This could prove to be much harder than converting pyc to equivalent python code
According to python docs
Yes, .pyd files are dll’s, but there are a few differences. If you have a DLL named foo.pyd, then it must have a function PyInit_foo(). You can then write Python “import foo”, and Python will search for foo.pyd (as well as foo.py, foo.pyc) and if it finds it, will attempt to call PyInit_foo() to initialize it. You do not link your .exe with foo.lib, as that would cause Windows to require the DLL to be present.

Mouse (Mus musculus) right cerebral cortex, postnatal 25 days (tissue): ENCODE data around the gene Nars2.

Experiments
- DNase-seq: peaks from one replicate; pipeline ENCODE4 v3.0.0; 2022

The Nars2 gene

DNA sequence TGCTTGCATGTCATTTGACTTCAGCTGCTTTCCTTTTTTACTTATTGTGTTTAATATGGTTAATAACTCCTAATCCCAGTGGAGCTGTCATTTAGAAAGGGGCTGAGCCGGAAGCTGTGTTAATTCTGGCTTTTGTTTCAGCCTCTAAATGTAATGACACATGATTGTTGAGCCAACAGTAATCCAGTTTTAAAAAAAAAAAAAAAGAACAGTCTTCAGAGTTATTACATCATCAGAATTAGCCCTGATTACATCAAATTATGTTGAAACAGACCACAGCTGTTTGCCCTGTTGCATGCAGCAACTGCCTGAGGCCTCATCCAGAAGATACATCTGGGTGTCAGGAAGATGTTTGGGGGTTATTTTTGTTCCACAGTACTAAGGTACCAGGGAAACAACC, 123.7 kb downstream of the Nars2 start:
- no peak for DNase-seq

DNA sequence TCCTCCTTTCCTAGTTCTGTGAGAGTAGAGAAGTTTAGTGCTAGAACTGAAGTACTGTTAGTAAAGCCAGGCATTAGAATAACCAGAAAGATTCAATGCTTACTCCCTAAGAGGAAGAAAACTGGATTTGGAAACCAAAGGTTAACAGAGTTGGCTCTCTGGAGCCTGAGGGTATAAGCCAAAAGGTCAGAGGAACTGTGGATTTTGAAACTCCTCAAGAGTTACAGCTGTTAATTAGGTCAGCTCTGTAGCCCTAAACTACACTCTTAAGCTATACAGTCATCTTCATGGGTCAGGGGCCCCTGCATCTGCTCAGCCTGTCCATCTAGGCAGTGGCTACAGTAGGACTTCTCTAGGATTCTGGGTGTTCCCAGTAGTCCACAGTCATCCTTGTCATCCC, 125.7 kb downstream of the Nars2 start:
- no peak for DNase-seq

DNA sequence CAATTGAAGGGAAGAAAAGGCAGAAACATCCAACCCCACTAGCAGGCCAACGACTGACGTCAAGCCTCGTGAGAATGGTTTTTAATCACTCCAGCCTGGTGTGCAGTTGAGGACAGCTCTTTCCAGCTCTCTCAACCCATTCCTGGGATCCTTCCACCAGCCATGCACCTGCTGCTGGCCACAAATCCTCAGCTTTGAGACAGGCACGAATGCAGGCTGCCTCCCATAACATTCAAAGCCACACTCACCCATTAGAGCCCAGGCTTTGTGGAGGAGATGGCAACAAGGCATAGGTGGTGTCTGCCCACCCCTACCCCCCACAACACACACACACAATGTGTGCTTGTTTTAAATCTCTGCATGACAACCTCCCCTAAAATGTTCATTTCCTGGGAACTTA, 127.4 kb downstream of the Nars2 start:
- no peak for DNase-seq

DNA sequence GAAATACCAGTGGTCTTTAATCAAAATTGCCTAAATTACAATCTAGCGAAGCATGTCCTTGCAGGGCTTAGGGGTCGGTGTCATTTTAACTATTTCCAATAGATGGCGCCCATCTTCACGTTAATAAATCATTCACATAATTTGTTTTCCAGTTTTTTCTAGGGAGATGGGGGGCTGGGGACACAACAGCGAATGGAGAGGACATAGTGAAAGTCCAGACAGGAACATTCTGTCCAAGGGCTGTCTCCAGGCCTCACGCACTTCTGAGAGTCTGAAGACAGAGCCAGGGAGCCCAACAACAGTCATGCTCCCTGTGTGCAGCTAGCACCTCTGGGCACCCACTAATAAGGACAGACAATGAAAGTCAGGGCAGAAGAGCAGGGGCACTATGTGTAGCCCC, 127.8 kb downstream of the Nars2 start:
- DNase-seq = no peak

Note that the search path for foo.pyd is PYTHONPATH, not the same as the path that Windows uses to search for foo.dll. Also, foo.pyd need not be present to run your program, whereas if you linked your program with a dll, the dll is required. Of course, foo.pyd is required if you want to say import foo. In a DLL, linkage is declared in the source code with __declspec(dllexport). In a .pyd, linkage is defined in a list of available functions.
So you now have to reverse the native code in the pyd file assuming its a DLL and start from the exports.